// Open chessboard images and extract corner points
int CameraCalibrator::addChessboardPoints(
         const std::vector<std::string>& filelist, 
         cv::Size & boardSize) {

   // the points on the chessboard
   std::vector<cv::Point2f> imageCorners;
   std::vector<cv::Point3f> objectCorners;

   // 3D Scene Points:
   // Initialize the chessboard corners 
   // in the chessboard reference frame
   // The corners are at 3D location (X,Y,Z)= (i,j,0)
   for (int i=0; i<boardSize.height; i++) {
      for (int j=0; j<boardSize.width; j++) {
         objectCorners.push_back(cv::Point3f(i, j, 0.0f));

    // 2D Image points:
    cv::Mat image; // to contain chessboard image
    int successes = 0;
    // for all viewpoints
    for (int i=0; i<filelist.size(); i++) {
        // Open the image
        image = cv::imread(filelist[i],0);
        // Get the chessboard corners
        bool found = cv::findChessboardCorners(
                        image, boardSize, imageCorners);
        // Get subpixel accuracy on the corners
        cv::cornerSubPix(image, imageCorners, 
         cv::TermCriteria(cv::TermCriteria::MAX_ITER +
                  30,     // max number of iterations 
                  0.1));  // min accuracy

        //If we have a good board, add it to our data
        if (imageCorners.size() == boardSize.area()) {
            // Add image and scene points from one view
            addPoints(imageCorners, objectCorners);
   return successes;

The first loop inputs the 3D coordinates of the chessboard, and the corresponding image points are the ones provided by the cv::findChessboardCorners function. This is done for all the available viewpoints. Moreover, in order to obtain a more accurate image point location, the cv::cornerSubPix function can be used, and as the name suggests, the image points will then be localized at a subpixel accuracy. The termination criterion that is specified by the cv::TermCriteria object defines the maximum number of iterations and the minimum accuracy in subpixel coordinates. The first of these two conditions that is reached will stop the corner refinement process.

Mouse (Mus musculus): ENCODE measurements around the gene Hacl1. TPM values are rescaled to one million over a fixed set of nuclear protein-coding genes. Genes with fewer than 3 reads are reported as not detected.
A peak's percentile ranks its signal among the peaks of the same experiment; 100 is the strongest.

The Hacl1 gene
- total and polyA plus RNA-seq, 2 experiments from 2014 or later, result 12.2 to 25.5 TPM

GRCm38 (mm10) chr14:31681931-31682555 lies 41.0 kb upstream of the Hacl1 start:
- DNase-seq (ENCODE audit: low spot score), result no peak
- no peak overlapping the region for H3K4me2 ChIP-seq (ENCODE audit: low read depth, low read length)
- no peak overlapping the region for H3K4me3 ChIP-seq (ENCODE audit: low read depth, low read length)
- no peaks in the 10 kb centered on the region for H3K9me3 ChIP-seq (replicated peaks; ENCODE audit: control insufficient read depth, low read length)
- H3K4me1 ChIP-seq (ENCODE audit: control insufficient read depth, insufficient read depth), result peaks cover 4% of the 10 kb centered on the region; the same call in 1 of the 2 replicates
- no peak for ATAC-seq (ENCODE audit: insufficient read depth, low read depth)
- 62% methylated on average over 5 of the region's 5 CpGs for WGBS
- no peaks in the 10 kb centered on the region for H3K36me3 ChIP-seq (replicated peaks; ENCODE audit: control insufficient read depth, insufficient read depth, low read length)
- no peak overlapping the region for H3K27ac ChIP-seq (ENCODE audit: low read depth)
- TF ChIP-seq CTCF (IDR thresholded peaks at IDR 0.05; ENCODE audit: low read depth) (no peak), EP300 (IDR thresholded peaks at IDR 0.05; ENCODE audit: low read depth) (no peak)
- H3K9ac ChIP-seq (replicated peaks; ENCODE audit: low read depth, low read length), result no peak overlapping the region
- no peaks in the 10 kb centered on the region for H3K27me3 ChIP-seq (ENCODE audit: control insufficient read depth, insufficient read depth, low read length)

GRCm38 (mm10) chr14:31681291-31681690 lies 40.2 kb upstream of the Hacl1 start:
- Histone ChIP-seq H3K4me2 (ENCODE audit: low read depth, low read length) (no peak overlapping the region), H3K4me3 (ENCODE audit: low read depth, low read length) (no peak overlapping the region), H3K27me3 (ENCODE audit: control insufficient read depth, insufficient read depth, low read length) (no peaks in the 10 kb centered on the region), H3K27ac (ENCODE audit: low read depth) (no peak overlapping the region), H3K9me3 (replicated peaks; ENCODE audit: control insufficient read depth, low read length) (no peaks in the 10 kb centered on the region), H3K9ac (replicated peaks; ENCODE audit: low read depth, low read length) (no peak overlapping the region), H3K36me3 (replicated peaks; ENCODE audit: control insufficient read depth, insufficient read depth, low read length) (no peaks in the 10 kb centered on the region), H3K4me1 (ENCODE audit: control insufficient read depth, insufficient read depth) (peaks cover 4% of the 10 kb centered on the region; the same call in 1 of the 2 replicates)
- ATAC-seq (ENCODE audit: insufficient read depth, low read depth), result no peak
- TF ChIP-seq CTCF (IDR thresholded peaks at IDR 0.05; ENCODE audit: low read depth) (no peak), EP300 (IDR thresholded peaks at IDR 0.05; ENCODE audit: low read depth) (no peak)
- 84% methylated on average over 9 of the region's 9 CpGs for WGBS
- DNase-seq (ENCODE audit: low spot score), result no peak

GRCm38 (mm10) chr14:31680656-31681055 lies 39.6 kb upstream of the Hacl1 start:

When a set of chessboard corners have been successfully detected, these points are added to our vectors of the image and scene points using our addPoints method. Once a sufficient number of chessboard images have been processed (and consequently, a large number of 3D scene point / 2D image point correspondences are available), we can initiate the computation of the calibration parameters as follows:

// Calibrate the camera
// returns the re-projection error
double CameraCalibrator::calibrate(cv::Size &imageSize)
   //Output rotations and translations
    std::vector<cv::Mat> rvecs, tvecs;

   // start calibration
     calibrateCamera(objectPoints, // the 3D points
               imagePoints,  // the image points
               imageSize,    // image size
               cameraMatrix, // output camera matrix
               distCoeffs,   // output distortion matrix
               rvecs, tvecs, // Rs, Ts